70S AND 80S FILMS STARRING BO DEREK
Although she is best-remembered by the movie critics for starring in some of the most tasteless films ever made, Bo Derek became a major sex symbol in the 1980s after appearing as Jenny Hanley in the romantic comedy movie 10. The film turned both co-star Dudley Moore and Derek into international stars.
Born as Mary Cathleen Collins on November 20th 1956, the youngster's acting career started in 1972 aged just 16. While still at Narbonne High School in Los Angeles, she became involved with an actor almost three time her age, John Derek.
During this time, John Derek divorced his wife, actress Linda Evans (who became well-known for her role as Krystie Carrington in the 80s prime-time soap Dynasty) and the couple moved to Germany to avoid the Californian age restriction laws which wouldn't legally allow intimacy between the couple. The young actress became known as Kathleen Collins during her early career.
The couple returned to the U.S. when Kathleen turned 20, and they married on June 10th, 1976. In the same year, John Derek using his experience in acting to give his wife a "Hollywood Makeover", suggesting that she changed her name to Bo Derek and bleached her hair.
Orca: The Killer Whale
Bo Derek took a small role in the film Orca: The Killer Whale which was released in 1977. Directed by Michael Anderson, the intention was to cash in on the success of the blockbuster Jaws. However, the film was panned by some critics, with some suggesting it was a Jaws rip-off, much to the annoyance of the film's main star, Richard Harris, who performed his own stunts.
The movie was only moderately successful, taking $14.7 million at the box office and costing around $6 million to make. While the film made a profit, this amount was tiny compared to the $470 million that Jaws made at the box office alone. Nonetheless, the film has since gained a cult following.
It was after the 1979 movie "10" that Derek became a major sex symbol, which included an iconic scene which involved her running towards Dudley Moore in a skimpy, flesh-coloured swimsuit with cornrows in her hair. This scene has often been parodied.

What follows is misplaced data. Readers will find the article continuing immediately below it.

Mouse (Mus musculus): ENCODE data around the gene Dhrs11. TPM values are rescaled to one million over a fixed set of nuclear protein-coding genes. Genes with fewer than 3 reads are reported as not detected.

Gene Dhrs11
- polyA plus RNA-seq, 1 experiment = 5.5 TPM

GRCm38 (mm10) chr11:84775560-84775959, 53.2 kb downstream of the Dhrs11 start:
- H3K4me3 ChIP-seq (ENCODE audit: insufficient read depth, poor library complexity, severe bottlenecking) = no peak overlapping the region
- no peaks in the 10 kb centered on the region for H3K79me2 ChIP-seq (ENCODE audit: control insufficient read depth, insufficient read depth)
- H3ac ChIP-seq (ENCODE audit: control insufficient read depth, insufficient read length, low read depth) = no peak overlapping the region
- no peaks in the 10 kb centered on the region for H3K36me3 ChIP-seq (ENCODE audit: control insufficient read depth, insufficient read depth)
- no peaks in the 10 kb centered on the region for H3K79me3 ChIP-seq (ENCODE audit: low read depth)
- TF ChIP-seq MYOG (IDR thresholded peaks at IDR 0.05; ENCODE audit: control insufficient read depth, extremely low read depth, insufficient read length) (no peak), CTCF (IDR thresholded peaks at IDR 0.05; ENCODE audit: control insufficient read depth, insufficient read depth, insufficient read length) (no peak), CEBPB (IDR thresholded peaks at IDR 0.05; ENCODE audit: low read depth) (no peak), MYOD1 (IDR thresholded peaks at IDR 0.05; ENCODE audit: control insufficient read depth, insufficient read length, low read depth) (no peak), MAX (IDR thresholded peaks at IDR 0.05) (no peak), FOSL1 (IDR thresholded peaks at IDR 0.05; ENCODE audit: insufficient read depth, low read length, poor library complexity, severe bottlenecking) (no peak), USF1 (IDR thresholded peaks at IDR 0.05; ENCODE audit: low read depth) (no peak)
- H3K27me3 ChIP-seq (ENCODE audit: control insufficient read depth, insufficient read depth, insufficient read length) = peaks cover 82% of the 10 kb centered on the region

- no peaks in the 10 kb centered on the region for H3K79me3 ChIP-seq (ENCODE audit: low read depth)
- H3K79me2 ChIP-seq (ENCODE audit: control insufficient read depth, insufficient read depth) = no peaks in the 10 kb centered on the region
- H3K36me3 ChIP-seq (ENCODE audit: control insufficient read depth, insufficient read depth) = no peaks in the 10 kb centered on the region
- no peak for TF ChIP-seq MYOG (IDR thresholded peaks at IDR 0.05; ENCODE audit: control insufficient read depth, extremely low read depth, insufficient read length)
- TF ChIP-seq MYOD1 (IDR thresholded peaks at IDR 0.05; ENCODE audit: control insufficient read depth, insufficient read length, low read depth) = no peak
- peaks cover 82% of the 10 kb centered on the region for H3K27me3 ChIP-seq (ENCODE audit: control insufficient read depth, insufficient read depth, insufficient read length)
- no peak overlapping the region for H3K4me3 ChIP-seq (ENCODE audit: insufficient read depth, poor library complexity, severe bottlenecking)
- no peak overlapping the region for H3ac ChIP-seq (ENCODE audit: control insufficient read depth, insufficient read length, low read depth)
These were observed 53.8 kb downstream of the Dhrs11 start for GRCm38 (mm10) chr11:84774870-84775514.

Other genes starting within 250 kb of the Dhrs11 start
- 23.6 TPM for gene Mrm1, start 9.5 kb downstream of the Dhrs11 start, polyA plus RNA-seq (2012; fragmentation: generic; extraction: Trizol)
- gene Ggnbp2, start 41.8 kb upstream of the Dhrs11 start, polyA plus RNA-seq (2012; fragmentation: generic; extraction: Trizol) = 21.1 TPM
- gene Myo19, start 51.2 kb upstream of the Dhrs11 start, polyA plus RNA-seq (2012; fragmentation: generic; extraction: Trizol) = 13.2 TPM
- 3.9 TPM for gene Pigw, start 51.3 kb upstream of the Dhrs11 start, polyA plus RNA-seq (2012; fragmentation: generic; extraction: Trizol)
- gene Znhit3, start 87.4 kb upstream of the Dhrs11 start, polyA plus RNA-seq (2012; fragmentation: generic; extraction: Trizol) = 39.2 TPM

Primarily, the plot focused on a lovestruck middle-aged man (played by Moore) who became besotted with a young lady (played by Derek) who he'd never even met. Directed by Blake Edwards (who also directed The Pink Panther series), there are plenty of amusing moments to be had, thanks partly to the wonderful acting skills of Dudley Moore who can make every character he plays very likeable, although the 1981 film Arthur is much better.
After this, it was pretty much all down hill for Bo Derek.
In her next film, A Change of Seasons, Derek played a college student who enters into an affair with a married professor. Also starring Shirley MacLaine and Anthony Hopkins, the film was panned by most critics. Hopkins was nominated for "worst actor" at the 1st Golden Raspberry Awards on March 31st, 1981. The film was also nominated for "Worst Screenplay" at the same awards. However, as you will find out, the film was a masterpiece compared to what was in store for Derek!
The Worst Tarzan Film Ever!
In possibly the second lowest point of her acting career (the lowest point is coming up!), in 1981, Derek played Jane Parker in the adventure film Tarzan, the Ape Man. Playing like a soft-core porn movie and directed by her husband, the story focused more heavily on Derek's scantily-clad body, rather than on Tarzan himself. John Derek once described the film as a "showcase for Derek's physical appeal" and, controversially, she appeared nude in at least two scenes.
Widely panned, the film was described as "a deranged 'remake' that lacks humor and charm" by the American critic Leonard Maltin. The film often features in "Worst Movie" lists and was nominated for six Golden Raspberry Awards (Razzies), in which, Derek won "Worst Actress". Despite all of this, the film took around £35 million in ticket sales.
After this, Derek received no further film offers for almost three years.
A naive young virgin and some randy ghosts
Just when you though it couldn't get any worse, along comes Bolero. Released in 1984, the story of a sexually naive young girl trying to lose her virginity was staggeringly boring. Yes, Derek looked fantastic, but the insipid and unspirited dialogue and trashy erotic scenes were enough to send even the most red-blooded male heading for the exit sign - que yet more Golden Raspberry Awards (Razzies).
Indeed, Bolero is so infamous that it became Bo Derek's second most well-known film. However, unlike the previous movie, it was not a success at the box office and failed to even cover its production costs.
The final teaming of the husband and wife team came with the film Ghosts Can't Do It. Filmed and released on video in 1989 (not in the U.S.), it wasn't released into U.S. cinemas until the summer of 1990. Yet again, the film was disliked by critics (that's putting it mildly!) and was a flop at the box office.
A flimsy plot involving randy ghosts and yawn-inducing, predictable scenes with Bo Derek, once again, just standing there without any clothes on, made for a completely pointless film. Predictably, it swept the board at the 1990 Razzies.
Whether Bolero or Ghosts Can't Do It is the lowest point for Derek is open to debate, with both being equally as dire.